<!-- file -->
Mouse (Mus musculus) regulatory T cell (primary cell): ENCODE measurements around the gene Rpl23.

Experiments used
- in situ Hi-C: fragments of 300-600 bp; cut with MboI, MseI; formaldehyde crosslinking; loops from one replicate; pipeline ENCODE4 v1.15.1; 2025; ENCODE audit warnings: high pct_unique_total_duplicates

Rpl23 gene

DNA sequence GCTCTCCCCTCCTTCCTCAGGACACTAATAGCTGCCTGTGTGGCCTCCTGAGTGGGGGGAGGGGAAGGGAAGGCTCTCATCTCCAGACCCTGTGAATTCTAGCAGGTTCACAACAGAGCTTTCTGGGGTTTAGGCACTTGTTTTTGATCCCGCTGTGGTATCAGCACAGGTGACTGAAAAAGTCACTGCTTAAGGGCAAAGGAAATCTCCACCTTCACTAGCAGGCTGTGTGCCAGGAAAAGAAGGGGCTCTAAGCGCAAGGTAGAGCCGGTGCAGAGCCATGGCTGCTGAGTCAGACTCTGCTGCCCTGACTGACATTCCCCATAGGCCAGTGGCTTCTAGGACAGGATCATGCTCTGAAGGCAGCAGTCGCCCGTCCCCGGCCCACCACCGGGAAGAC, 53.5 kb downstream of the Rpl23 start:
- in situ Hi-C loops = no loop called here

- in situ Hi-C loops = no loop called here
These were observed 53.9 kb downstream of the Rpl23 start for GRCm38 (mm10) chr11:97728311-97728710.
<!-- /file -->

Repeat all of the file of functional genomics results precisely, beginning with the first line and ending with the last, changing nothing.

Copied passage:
Mouse (Mus musculus) regulatory T cell (primary cell): ENCODE measurements around the gene Rpl23.

Experiments used
- in situ Hi-C: fragments of 300-600 bp; cut with MboI, MseI; formaldehyde crosslinking; loops from one replicate; pipeline ENCODE4 v1.15.1; 2025; ENCODE audit warnings: high pct_unique_total_duplicates

Rpl23 gene

DNA sequence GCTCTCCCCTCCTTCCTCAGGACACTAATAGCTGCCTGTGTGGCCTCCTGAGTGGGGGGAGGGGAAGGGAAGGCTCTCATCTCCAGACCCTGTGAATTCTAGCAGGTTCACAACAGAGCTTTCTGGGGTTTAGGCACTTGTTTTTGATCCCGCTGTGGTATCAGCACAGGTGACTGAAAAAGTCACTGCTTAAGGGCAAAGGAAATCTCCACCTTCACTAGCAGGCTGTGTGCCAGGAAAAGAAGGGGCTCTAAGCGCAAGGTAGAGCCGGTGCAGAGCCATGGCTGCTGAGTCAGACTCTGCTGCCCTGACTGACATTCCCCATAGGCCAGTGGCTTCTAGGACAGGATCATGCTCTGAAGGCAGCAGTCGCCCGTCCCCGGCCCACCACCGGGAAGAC, 53.5 kb downstream of the Rpl23 start:
- in situ Hi-C loops = no loop called here

- in situ Hi-C loops = no loop called here
These were observed 53.9 kb downstream of the Rpl23 start for GRCm38 (mm10) chr11:97728311-97728710.